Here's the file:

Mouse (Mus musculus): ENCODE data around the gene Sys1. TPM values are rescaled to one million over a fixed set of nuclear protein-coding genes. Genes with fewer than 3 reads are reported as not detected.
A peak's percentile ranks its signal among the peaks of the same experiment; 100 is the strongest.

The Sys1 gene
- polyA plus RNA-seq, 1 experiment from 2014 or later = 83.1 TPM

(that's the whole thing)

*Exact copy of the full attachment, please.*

Mouse (Mus musculus): ENCODE data around the gene Sys1. TPM values are rescaled to one million over a fixed set of nuclear protein-coding genes. Genes with fewer than 3 reads are reported as not detected.
A peak's percentile ranks its signal among the peaks of the same experiment; 100 is the strongest.

The Sys1 gene
- polyA plus RNA-seq, 1 experiment from 2014 or later = 83.1 TPM